The book hilariously describes how Gizmo and Wedgie compete for control and human attention. Gizmo gets seriously ill when he attacks a cereal box in the pantry, and Gizmo hatches a scheme to get Wedgie in trouble with Jasmine. Selfors artfully weaves the animal conversations into the story. Children who feel displaced by moving or becoming a part of a blended family will empathize with their situation. Gizmo undergoes serious trauma when he learns the grandmother comes from Peru where caves are eaten. There are a lot of twists and turns, laughter, and tears, as the new family learns to live and love each other.

The illustrations are fun and humorous. My favorite illustration depicts grandmother (abuela) sleeping in bed with curlers in her hair while Gizmo places a delivery label addressed to Peru on her head. The story is almost two hundred pages and that might be a challenge for beginning readers. While the plot moves along quickly and is really entertaining, I believe it better suited to a third to a fifth-grade audience. Can’t wait to see what happens in the next book.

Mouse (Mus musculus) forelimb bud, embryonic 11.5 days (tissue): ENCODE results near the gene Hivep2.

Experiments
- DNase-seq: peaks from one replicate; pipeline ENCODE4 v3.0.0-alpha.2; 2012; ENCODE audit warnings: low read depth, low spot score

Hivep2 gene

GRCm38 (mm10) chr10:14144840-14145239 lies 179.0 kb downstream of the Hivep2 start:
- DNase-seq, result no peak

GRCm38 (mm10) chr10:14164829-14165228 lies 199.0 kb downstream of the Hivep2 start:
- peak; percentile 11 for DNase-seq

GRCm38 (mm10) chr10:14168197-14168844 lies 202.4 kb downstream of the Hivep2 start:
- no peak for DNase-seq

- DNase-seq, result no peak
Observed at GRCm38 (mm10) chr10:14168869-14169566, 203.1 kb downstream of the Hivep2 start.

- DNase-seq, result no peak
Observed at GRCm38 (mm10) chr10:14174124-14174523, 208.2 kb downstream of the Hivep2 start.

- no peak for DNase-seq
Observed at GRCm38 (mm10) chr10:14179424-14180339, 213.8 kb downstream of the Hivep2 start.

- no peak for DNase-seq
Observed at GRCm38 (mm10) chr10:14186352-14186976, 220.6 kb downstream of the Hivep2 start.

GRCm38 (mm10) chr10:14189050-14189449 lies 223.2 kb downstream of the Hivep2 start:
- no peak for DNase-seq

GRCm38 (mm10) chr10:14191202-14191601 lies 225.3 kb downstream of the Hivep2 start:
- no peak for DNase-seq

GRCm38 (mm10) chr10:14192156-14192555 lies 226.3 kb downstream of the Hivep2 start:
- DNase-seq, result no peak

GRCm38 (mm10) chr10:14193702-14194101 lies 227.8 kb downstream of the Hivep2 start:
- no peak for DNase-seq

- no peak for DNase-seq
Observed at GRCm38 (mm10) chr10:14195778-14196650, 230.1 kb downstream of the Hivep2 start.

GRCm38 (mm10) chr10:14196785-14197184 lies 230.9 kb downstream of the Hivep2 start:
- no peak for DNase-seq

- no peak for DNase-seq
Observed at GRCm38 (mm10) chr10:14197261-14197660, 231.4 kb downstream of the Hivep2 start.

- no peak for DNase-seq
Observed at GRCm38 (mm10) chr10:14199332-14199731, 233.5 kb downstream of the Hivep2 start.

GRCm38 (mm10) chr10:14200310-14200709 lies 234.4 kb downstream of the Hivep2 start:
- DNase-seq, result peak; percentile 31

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CAT CITY CAPER

The Three Pirate City Cats

Written and illustrated by John E. Dorey

threecitypiratespic

Cute picture book for students in the primary grades. I like the author’s layout using speech bubbles for the text and animation type illustrations for the animal characters. Dorey introduces his readers to three abandoned cat siblings, Grace, Sam and Charlie. Left to fend for themselves they observe a human watching a TV show about pirates. The siblings are frightened by a dog, who turns out to be a friend. He leads them to a storage locker that will provide them with the props they need to create their own pirate adventure.